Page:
Frances Arnold, the Dick and Barbara Dickinson Professor of Chemical Engineering, Bioengineering and Biochemistry, has been awarded the Millennium Technology Prize for her "directed evolution" method, which creates new and better proteins in the laboratory using principles of evolution.
• The Millennium Technology Prize, worth one million euros (approximately $1.1 million), is the world's most prominent award for technological innovations that enhance the quality of people's lives.
• Arnold received her undergraduate degree in mechanical and aerospace engineering at Princeton University in 1979.
• She earned her graduate degree in chemical engineering from UC Berkeley in 1985.
• She arrived at Caltech as a visiting associate in 1986 and became an assistant professor in 1987, associate professor in 1992, professor in 1996, and Dickinson Professor in 2000.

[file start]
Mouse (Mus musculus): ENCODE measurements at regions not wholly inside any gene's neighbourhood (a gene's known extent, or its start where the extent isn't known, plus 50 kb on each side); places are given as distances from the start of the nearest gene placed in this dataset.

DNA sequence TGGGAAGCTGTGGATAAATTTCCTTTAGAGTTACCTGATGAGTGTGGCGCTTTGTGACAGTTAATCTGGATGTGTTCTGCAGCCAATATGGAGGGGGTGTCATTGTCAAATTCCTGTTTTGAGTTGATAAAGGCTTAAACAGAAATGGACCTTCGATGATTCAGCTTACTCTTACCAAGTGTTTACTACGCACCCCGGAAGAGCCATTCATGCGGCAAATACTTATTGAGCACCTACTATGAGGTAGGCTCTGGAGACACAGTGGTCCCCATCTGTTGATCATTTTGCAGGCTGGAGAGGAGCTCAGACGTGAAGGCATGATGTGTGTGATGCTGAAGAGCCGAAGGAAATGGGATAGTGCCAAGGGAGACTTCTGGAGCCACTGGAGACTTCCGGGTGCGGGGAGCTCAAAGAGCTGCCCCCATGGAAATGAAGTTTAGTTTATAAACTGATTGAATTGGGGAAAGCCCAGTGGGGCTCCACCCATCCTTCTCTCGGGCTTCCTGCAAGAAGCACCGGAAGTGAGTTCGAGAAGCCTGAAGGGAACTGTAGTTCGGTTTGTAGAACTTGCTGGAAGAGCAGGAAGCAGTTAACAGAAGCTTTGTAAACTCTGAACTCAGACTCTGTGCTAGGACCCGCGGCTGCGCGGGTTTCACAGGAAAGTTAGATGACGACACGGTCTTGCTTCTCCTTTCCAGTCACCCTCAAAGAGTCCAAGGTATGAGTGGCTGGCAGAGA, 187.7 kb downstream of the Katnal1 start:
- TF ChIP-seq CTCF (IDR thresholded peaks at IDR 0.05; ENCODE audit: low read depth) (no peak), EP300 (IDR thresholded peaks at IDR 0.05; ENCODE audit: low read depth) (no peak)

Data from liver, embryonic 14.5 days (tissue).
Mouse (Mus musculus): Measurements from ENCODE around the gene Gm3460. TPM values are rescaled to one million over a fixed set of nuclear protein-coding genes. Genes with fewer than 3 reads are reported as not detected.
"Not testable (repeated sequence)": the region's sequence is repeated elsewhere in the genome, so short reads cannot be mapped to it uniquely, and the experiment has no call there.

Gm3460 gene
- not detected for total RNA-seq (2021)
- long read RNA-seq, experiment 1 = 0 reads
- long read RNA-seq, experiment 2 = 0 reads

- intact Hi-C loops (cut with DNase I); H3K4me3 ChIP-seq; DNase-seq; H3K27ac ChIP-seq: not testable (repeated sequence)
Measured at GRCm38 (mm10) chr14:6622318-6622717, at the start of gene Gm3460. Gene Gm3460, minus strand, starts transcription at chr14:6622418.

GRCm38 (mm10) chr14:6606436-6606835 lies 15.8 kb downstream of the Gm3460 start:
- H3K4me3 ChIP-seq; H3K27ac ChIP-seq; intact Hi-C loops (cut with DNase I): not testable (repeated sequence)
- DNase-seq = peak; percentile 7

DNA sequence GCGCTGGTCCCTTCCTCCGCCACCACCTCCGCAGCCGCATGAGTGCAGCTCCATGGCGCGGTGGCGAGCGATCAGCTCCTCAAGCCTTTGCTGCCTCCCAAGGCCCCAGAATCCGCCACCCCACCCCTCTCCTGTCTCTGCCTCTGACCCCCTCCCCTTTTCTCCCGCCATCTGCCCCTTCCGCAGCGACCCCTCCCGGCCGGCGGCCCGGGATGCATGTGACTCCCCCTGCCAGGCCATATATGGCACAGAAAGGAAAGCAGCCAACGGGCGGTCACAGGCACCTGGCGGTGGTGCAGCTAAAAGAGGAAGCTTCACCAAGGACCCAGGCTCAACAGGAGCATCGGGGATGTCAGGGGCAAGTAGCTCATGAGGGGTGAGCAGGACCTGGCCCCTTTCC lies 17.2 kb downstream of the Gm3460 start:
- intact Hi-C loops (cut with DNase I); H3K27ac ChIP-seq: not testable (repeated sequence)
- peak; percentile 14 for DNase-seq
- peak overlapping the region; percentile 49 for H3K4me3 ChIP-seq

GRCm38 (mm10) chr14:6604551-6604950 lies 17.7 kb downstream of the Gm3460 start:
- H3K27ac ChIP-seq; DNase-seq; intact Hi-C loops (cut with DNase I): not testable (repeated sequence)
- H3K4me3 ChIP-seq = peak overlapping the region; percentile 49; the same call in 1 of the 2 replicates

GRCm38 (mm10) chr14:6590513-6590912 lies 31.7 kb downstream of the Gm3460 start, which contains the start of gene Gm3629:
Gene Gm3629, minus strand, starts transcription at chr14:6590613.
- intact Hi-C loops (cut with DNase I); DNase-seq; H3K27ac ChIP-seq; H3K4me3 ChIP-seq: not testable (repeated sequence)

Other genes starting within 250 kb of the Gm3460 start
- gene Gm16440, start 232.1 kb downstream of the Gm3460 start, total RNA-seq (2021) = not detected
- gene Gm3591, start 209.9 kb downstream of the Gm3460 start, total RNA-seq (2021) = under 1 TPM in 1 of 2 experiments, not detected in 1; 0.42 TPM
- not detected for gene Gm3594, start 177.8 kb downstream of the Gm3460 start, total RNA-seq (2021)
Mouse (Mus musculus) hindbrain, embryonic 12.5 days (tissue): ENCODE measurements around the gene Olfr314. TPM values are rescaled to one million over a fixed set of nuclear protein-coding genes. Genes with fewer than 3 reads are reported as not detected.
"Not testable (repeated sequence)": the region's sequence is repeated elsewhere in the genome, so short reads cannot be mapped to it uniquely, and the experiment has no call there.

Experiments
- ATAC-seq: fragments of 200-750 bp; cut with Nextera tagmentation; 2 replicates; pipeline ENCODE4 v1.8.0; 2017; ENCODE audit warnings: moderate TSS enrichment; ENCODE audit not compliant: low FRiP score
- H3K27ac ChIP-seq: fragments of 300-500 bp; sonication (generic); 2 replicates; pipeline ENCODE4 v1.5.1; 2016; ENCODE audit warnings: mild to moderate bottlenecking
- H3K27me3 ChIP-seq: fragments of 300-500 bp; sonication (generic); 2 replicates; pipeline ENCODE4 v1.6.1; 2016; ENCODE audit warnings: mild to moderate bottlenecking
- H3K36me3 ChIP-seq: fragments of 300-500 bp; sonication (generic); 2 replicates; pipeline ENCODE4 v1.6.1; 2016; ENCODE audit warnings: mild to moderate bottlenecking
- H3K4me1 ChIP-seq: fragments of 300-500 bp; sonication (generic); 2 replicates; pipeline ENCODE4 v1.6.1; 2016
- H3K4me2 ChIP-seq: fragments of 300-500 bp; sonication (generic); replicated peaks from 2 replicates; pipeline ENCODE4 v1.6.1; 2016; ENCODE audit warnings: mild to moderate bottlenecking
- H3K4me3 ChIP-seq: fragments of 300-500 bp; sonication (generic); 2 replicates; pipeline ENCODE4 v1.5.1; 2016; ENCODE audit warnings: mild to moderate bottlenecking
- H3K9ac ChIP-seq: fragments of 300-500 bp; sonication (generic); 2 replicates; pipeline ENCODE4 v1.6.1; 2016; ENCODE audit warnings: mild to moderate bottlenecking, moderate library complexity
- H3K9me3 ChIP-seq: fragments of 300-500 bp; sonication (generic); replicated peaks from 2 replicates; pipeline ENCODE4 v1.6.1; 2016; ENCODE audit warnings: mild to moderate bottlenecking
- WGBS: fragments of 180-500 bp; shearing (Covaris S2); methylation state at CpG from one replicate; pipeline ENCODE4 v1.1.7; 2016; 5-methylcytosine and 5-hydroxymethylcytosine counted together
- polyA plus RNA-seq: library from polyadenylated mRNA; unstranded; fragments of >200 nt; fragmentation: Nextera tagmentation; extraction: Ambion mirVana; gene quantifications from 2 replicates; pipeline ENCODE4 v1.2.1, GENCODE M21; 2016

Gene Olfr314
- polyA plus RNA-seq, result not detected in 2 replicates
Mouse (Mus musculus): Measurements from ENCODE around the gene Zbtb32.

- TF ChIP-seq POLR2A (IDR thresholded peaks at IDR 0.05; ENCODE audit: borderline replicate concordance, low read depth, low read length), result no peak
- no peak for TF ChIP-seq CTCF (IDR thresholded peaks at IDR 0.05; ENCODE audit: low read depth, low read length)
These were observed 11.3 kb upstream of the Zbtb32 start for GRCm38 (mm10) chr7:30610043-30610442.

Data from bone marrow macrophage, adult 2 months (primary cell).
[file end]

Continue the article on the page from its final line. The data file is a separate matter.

• She is the recipient o the Charles Stark Draper Prize, the engineering profession's highest honor, and the National Medal of Technology and Innovation.
• She got elected to all three branches of the National Academies—the National Academy of Engineering (2000), the Institute of Medicine (2004), and the National Academy of Sciences (2008)
• She is the first woman elected to all three branches.
• The Millennium Technology Prize is awarded every two years by Technology Academy Finland (TAF) to "groundbreaking technological innovations that enhance the quality of people's lives in a sustainable manner," according to the prize website.
• Arnold is the first woman to win the prize